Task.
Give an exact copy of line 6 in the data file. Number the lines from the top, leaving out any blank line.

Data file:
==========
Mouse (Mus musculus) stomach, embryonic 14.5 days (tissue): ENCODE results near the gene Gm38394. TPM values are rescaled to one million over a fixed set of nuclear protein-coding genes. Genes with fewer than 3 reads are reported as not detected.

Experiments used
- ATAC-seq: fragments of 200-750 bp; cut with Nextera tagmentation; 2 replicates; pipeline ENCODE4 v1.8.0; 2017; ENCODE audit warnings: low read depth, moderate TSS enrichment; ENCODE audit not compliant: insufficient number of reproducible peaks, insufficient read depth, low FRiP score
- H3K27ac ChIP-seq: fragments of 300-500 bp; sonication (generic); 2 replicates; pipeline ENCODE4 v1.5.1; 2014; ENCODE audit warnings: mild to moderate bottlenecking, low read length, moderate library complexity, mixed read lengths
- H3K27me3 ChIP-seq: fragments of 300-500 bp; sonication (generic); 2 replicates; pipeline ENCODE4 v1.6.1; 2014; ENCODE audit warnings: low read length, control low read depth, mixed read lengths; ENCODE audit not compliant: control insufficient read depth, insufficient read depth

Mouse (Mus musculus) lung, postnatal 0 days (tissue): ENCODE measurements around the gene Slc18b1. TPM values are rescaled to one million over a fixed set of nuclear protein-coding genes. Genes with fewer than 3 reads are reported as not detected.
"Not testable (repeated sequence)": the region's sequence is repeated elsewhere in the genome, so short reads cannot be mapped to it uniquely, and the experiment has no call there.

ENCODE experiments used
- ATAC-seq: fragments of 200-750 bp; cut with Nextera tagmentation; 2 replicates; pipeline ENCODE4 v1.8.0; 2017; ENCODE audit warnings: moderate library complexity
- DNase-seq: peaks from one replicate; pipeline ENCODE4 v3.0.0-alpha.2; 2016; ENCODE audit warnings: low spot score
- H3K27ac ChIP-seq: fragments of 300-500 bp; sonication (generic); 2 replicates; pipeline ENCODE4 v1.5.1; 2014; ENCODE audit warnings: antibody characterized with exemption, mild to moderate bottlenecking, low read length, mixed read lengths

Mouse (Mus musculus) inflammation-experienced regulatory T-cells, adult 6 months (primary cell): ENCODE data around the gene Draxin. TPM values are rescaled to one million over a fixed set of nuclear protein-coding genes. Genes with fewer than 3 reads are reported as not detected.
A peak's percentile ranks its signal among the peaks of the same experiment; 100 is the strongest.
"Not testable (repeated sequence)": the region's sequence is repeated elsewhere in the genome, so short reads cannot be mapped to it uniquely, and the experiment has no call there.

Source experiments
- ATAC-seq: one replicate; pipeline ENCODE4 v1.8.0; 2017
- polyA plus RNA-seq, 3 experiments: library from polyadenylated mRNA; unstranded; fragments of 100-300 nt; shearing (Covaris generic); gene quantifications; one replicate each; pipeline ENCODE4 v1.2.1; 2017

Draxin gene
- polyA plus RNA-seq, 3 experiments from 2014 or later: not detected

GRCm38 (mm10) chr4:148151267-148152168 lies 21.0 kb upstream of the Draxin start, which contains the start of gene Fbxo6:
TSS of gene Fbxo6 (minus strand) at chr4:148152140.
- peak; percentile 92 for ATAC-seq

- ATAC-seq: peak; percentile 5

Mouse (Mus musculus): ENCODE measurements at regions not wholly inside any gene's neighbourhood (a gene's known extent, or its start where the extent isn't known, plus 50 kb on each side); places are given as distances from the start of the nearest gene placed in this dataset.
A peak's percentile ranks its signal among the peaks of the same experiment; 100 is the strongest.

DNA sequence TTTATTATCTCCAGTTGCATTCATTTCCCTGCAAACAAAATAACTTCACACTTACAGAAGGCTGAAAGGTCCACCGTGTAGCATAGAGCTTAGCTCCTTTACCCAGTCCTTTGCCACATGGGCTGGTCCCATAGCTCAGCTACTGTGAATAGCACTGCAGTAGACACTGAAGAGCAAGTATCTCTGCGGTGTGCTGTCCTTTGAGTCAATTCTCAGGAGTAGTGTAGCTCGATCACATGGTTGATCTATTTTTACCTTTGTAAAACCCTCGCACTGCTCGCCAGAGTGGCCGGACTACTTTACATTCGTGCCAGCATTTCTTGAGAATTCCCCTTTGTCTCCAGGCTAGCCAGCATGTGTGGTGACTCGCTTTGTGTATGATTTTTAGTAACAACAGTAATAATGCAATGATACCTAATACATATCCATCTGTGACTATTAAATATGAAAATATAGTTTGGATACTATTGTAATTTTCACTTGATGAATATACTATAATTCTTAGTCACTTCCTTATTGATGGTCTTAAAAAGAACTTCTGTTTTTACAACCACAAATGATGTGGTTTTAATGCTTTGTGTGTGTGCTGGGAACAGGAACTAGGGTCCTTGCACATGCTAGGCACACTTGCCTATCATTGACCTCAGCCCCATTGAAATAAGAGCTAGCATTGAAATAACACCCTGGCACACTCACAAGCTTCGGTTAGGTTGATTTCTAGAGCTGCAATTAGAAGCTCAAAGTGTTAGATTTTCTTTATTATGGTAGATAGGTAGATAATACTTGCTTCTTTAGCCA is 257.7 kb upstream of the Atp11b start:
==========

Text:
Mouse (Mus musculus) lung, postnatal 0 days (tissue): ENCODE measurements around the gene Slc18b1. TPM values are rescaled to one million over a fixed set of nuclear protein-coding genes. Genes with fewer than 3 reads are reported as not detected.